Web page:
The White House announced on Tuesday that all the primary manufacturers of the 10 drugs selected in August for Medicare price negotiations have agreed to participate in the program. This development follows the recent deadline for drugmakers to sign agreements to engage in the initial round of negotiations, as mandated by last year’s Inflation Reduction Act. The negotiated prices will come into effect in 2026.
Hopes for a last-minute legal intervention were dashed when a federal court judge in Ohio denied the U.S. Chamber of Commerce’s request for a preliminary injunction that could have halted the program before October 1. This decision solidifies the progress of the Medicare price negotiations.
The selection of these 10 drugs, including renowned medications like Bristol Myers Squibb Co.’s blood thinner Eliquis, Boehringer Ingelheim’s heart-failure drug Jardiance, and Merck & Co. Inc.’s diabetes drug Januvia, holds great significance. Collectively, these drugs accounted for $3.4 billion in total out-of-pocket costs for approximately 9 million Medicare enrollees in 2022. Out-of-pocket costs for Medicare Part D enrollees ranged from $261 for Novo Nordisk’s insulins Fiasp and NovoLog to $6,497 for Imbruvica, the blood cancer treatment manufactured by Pharmacyclics LLC, a unit of AbbVie Inc.
The selected drugs play a vital role in treating various health conditions such as arthritis, diabetes, Crohn’s disease, and cancer. They are among the costliest and most commonly-used prescription medications available.
Despite the progress made, the program faces ongoing legal challenges. Novo Nordisk recently filed a lawsuit against the federal government, joining several other industry players who have already taken legal action. The lawsuit alleges that regulators violated the law by grouping together products with the same active ingredient, effectively selecting more than 10 individual drugs for the first round of negotiations. Notably, Novo Nordisk’s insulin products, Fiasp and NovoLog, were included as one of the 10 drugs selected for negotiation.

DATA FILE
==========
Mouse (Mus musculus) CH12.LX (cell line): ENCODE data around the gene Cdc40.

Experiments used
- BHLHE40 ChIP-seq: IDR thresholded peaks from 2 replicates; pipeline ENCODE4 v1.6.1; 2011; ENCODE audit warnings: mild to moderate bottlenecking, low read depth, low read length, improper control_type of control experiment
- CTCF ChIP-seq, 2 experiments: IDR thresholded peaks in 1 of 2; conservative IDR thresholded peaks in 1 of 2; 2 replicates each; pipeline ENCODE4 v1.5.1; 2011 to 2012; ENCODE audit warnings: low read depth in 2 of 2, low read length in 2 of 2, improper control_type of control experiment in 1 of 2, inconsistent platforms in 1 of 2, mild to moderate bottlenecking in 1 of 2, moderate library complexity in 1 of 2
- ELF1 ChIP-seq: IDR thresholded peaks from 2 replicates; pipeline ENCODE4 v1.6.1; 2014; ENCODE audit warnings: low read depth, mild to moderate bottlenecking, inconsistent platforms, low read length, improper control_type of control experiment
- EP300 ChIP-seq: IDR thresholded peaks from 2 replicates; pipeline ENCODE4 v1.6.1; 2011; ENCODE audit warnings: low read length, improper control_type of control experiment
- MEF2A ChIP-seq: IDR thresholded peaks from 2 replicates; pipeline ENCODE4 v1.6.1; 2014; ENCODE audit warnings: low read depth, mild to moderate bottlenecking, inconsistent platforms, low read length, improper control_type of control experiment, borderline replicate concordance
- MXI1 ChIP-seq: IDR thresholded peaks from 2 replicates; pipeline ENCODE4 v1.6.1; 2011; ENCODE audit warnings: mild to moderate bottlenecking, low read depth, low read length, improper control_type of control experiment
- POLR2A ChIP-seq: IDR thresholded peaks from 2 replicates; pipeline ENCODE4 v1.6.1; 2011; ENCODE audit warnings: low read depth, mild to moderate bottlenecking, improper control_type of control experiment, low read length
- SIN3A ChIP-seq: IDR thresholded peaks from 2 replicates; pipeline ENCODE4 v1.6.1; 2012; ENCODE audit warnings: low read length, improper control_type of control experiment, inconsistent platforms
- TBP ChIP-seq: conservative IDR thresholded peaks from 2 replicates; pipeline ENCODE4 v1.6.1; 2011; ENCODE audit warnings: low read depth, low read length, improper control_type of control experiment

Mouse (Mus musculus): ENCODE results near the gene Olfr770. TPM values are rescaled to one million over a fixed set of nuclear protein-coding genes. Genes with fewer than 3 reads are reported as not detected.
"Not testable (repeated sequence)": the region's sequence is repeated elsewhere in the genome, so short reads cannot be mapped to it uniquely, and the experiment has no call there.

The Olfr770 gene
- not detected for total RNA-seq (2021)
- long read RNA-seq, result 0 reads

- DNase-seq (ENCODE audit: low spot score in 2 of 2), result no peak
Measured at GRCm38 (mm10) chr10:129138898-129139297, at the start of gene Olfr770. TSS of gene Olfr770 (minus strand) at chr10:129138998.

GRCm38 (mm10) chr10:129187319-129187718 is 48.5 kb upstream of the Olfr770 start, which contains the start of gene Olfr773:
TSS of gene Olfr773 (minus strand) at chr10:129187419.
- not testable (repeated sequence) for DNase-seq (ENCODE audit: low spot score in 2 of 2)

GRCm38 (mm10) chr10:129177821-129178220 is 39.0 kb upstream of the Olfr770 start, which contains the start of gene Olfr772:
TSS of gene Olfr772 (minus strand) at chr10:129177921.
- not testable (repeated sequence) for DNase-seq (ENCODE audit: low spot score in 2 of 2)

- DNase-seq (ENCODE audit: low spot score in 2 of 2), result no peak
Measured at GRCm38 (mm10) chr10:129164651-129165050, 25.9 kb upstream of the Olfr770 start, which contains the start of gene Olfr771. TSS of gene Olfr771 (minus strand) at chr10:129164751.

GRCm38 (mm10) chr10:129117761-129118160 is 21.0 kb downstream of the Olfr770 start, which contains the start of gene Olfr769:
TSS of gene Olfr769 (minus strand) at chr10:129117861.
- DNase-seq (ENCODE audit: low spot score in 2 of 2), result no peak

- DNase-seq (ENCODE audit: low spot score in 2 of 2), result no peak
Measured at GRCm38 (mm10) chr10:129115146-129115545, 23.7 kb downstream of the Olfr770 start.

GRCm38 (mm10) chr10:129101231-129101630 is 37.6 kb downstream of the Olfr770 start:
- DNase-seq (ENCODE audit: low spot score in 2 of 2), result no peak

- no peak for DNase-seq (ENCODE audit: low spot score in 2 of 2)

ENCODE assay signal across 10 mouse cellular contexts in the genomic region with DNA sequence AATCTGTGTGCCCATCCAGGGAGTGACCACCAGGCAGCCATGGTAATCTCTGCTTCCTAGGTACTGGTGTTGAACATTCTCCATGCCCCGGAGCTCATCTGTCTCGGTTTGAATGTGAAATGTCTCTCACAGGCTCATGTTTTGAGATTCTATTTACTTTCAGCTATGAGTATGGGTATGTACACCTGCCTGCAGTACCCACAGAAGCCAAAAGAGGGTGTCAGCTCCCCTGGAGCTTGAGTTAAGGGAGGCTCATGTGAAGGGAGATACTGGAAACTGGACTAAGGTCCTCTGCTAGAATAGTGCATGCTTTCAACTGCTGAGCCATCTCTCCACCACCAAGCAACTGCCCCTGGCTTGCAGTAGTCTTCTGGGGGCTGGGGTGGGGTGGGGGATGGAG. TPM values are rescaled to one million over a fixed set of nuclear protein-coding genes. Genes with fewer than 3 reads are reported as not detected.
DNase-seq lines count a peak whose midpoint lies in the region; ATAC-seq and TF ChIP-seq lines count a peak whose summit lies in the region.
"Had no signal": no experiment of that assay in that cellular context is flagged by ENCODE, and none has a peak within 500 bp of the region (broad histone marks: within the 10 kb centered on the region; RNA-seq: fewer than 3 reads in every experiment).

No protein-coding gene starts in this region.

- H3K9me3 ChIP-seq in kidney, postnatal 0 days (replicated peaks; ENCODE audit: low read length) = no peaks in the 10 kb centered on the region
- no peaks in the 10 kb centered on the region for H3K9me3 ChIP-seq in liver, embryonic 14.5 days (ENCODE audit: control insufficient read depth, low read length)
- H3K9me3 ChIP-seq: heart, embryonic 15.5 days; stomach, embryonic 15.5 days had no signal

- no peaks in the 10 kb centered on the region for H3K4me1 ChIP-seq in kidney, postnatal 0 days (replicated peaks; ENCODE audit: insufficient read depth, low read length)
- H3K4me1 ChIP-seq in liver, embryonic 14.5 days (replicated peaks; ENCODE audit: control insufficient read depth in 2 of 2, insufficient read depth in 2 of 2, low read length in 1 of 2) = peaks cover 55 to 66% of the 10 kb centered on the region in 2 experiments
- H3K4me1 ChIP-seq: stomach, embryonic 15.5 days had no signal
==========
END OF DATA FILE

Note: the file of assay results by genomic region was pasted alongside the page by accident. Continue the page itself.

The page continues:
Currently, there are at least nine pending lawsuits challenging the program. These legal battles highlight the complexity and significance of Medicare price negotiations in the healthcare industry.
Challenging Republicans’ Stance on the IRA and Negotiation Program
The recent announcement from the White House has shed light on Republicans’ lack of support for the IRA (Infrastructure Investment and Jobs Act) and its negotiation program. The memo from White House Deputy Press Secretary Andrew Bates underscores the concerns regarding House Republicans and their endorsement of Big Pharma’s lawsuits. These lawsuits aim to protect the pharmaceutical companies’ ability to charge excessively high prices without any negotiation.
Representative Morgan Griffith of Virginia gave voice to these concerns during a June hearing, stating, “My thought is, of course Merck sued, and every drug manufacturer probably ought to sue because it is on its face an unconstitutional taking.” Griffith’s comments were in reference to the first legal challenge to the program, filed by Merck.
In response to the legislation, several drugmakers have reluctantly signed the negotiation agreements. Their decision is driven by the fact that non-participating companies may face an excise tax on sales of the selected drugs. Alternatively, they may be required to withdraw all of their products from Medicare and Medicaid programs.
Affected drugmakers were required to submit data by Monday in order for Medicare to consider negotiating a maximum fair price for the selected drugs. Johnson & Johnson has indicated that it will comply with the requirements of the negotiation program, though it remains critical of the IRA’s drug-pricing provisions. According to a spokesperson for Johnson & Johnson, these provisions “are damaging to the innovation ecosystem that delivers transformative therapies and cures to patients.”
AbbVie, another pharmaceutical company, has also expressed its intentions to participate in the negotiation process. However, they maintain their position that the program does not constitute a legitimate negotiation. AbbVie believes that the IRA’s negotiation program is unconstitutional, involuntary, and poses a threat to scientific advancement for patients both in the United States and around the world.